Some of the guides and other guests joined us for drinks and appetizers before dinner, where we discussed the fishery, techniques, and the size of the fish we’d potentially catch. As the night went on, I no longer felt like I was in a room with a bunch of strangers. I felt like I was at trout camp.

The Fishery

The Big Hole River is home to brown, rainbow, brook, and cutthroat trout. It is also the only river in the Lower 48 with a naturally reproducing population of Arctic grayling. This wide variety of species and wild trout has made it one of the most famous fly-fishing destinations in the country. As with any other river, the snowpack, water levels, fishing pressure, and water temp play a huge role in the quality of the fishing—so I wasn’t sure what to expect.

On my first morning, I hopped into a truck with my guide for the next three days, Kelly Kimzey. He is a Southwest Montana native and has been guiding on the Big Hole River for over 20 years. Kimzey was also the guide who helped land a 32-inch brown trout caught earlier this year by a CFF client. 

Right from the start, I knew I’d get along with Kimzey. He’s old school—two rods, a river hat, leather wading boots, a net, a backpack, and a plastic container full of an assortment of flies. No fancy waders. No sling pack. No endless fly boxes. He carried only the essentials.

fisherman holding huge brown trout while kneeling in a river
The author holds a 23-inch brown trout caught on the Big Hole River. Ryan Chelius

We started with a hopper dropper—a Chubby Chernobyl and a Black Perdigon. My first fish of the day was a respectable brown trout. Then after weeding through some whitefish, I hooked into a nicer brown—a female that measured 20 inches.

It wasn’t an hour later that I hooked into an even bigger fish. After it made multiple runs, Kimzey netted the 21-inch brown trout that was just starting to get its fall colors. Then the Tricos started to pop off, and the fishing got better. I weeded through more whitefish (which are a ton of fun to catch) to land a few more trout on top, including a cutthroat and multiple rainbows. By lunchtime, I had caught four species and two fish over 20 inches. The Big Hole was living up to its name.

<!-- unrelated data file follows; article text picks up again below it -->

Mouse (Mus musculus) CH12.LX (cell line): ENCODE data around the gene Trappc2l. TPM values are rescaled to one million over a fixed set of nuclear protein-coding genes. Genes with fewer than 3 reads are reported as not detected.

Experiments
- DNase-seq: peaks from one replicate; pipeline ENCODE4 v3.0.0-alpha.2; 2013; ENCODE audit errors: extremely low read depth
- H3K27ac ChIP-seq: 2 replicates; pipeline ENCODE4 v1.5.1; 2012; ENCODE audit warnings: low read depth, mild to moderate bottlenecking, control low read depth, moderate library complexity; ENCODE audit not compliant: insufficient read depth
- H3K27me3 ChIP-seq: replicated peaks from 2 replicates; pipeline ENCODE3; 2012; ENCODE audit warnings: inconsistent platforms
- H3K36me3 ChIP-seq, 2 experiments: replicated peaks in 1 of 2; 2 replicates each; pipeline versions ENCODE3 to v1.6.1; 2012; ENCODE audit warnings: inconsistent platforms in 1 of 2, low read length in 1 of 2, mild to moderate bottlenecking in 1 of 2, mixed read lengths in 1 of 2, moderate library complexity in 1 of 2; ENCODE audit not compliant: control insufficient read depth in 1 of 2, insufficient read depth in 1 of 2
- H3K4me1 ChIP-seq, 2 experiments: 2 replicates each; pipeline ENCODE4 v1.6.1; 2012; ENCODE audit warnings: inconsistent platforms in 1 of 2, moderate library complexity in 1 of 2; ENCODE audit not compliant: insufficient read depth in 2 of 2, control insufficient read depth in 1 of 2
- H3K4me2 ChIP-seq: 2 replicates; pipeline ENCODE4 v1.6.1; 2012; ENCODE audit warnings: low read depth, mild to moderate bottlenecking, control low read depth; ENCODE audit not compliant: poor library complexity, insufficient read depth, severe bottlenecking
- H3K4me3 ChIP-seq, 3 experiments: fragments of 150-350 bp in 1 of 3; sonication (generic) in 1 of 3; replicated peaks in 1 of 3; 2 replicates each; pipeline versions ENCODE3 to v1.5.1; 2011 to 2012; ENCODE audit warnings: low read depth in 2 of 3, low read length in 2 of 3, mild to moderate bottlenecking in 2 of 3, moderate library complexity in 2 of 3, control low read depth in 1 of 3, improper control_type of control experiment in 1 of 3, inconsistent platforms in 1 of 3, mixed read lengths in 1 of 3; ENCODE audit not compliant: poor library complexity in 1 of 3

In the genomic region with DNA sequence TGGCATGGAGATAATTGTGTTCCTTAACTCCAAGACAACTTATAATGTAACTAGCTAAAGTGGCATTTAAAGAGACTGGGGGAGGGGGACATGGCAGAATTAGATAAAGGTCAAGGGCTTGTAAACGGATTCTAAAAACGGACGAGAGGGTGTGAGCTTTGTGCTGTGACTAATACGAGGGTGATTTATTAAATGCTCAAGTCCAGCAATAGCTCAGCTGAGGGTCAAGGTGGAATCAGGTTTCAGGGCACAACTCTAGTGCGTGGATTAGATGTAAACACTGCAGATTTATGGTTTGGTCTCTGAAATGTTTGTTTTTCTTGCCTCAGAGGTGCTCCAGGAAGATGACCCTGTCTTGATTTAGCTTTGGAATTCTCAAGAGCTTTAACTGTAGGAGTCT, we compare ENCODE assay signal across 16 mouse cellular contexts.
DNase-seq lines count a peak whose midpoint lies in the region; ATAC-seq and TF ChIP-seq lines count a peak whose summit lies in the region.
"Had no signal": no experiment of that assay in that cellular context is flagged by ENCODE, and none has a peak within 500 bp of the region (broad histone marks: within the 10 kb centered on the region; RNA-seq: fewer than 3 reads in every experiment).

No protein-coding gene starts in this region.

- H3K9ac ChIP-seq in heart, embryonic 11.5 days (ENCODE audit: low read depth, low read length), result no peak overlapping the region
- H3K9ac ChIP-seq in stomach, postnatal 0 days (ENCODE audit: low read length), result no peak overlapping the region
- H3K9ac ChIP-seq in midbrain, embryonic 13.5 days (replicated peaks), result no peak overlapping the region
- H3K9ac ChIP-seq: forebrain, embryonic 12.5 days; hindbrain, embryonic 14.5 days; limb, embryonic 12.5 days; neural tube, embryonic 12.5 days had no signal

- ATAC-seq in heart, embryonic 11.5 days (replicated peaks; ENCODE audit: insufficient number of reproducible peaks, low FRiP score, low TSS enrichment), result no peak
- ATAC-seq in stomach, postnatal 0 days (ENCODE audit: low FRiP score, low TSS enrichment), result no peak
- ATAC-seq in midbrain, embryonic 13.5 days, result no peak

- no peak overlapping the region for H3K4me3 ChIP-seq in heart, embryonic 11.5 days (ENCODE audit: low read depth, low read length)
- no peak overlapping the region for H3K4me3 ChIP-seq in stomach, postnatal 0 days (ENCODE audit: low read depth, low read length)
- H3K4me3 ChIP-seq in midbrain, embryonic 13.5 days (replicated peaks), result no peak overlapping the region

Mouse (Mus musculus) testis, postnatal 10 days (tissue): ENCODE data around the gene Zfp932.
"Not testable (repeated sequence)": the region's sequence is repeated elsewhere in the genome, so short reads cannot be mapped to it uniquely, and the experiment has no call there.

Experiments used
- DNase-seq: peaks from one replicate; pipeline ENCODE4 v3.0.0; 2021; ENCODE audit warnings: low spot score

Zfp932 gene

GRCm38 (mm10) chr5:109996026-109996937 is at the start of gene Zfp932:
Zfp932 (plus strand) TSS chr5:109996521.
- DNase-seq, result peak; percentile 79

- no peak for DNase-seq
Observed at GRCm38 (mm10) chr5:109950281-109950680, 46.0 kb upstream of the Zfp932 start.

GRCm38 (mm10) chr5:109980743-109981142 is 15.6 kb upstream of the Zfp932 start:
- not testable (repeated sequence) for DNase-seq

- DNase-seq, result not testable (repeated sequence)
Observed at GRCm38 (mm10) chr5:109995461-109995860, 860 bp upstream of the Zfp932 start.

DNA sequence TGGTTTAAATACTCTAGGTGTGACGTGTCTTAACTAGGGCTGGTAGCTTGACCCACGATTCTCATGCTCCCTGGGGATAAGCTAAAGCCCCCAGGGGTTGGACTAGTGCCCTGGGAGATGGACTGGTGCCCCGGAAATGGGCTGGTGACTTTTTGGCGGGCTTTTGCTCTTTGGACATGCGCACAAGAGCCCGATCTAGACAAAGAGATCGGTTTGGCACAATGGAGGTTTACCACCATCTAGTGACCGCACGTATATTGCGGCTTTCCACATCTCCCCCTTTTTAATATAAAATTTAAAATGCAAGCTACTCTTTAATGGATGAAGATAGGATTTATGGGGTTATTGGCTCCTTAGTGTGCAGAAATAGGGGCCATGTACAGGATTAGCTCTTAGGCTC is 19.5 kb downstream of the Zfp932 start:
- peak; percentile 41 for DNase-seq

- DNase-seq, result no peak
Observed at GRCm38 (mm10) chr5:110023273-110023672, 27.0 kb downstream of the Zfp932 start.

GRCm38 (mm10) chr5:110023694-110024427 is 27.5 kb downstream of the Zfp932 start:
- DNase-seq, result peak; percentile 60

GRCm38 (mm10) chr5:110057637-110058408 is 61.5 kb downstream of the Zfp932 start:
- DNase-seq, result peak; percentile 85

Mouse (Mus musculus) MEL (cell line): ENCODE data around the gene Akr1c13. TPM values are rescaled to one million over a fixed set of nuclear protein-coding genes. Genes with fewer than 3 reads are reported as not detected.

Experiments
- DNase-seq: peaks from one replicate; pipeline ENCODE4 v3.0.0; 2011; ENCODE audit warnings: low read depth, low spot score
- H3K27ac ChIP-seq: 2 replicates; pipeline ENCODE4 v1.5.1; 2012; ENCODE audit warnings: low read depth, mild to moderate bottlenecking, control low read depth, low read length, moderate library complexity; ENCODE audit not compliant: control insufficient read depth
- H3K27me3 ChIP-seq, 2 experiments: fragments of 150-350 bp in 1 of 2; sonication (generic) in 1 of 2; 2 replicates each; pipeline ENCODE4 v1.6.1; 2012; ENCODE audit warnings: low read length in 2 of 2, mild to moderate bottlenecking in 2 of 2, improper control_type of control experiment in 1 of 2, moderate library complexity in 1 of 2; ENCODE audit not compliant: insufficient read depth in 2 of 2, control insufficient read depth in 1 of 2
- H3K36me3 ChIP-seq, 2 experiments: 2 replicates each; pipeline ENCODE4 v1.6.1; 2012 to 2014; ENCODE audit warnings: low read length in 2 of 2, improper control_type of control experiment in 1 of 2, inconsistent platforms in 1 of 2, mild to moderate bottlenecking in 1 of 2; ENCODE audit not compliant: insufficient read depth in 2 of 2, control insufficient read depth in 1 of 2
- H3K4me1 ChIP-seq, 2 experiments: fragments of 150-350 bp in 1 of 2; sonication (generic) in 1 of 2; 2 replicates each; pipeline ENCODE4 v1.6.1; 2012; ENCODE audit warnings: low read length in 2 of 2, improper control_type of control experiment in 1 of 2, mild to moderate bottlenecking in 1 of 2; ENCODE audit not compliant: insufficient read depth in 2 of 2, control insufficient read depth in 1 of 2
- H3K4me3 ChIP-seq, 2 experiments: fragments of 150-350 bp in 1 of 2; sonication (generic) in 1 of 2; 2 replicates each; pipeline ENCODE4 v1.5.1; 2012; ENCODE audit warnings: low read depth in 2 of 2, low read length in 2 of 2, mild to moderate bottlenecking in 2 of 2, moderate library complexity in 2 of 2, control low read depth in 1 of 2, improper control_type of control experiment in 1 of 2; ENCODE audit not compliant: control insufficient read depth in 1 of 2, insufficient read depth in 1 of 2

But the highlight of the afternoon, no question, was when I hooked into the fish that nearly left Kimzey and I speechless. After a 10-minute fight, Kimzey scooped the wild brown—all 23 inches of it—into the net. I hollered and high-fived Kimzey. We both admired the beautiful fish before sending it back on its way. It was the biggest freestone-river trout I’d ever caught.

That first day of fishing was one of the best I’ve ever experienced, so the rest of the trip was just gravy as far as I was concerned. On day two, we floated the river—and even though another 20-incher wasn’t in my cards, I still caught over 40 trout, plus my first-ever Arctic grayling. In some sections of the river, I got a strike on every cast. Most of the trout were in the 8- to 12-inch range—a sure sign of a healthy fishery.

The last day brought more of the same: Trout on dry flies. Trout on nymphs. Trout on hoppers. And plenty of whitefish. I caught more fish in the 12- to 15-inch range on day three and walked away from the river utterly gobsmacked. While I’ve heard the fishing pressure can be crazy during the Salmon Fly hatch and peak-summer days, I only saw two other anglers throughout my three days of fishing.

So consider what you want out of your Big Hole fishing experience. If it’s to throw big, articulated streamers for monster browns, then come in early spring. If you want to fish the famous salmon fly hatch and don’t mind crowds, come in June. You can’t go wrong throwing dry flies in July, either. But I would recommend visiting CFF and the Big Hole in September. The fishing pressure is virtually non-existent, the fish are starting to get their fall colors, and you can catch trophy trout with a variety of techniques.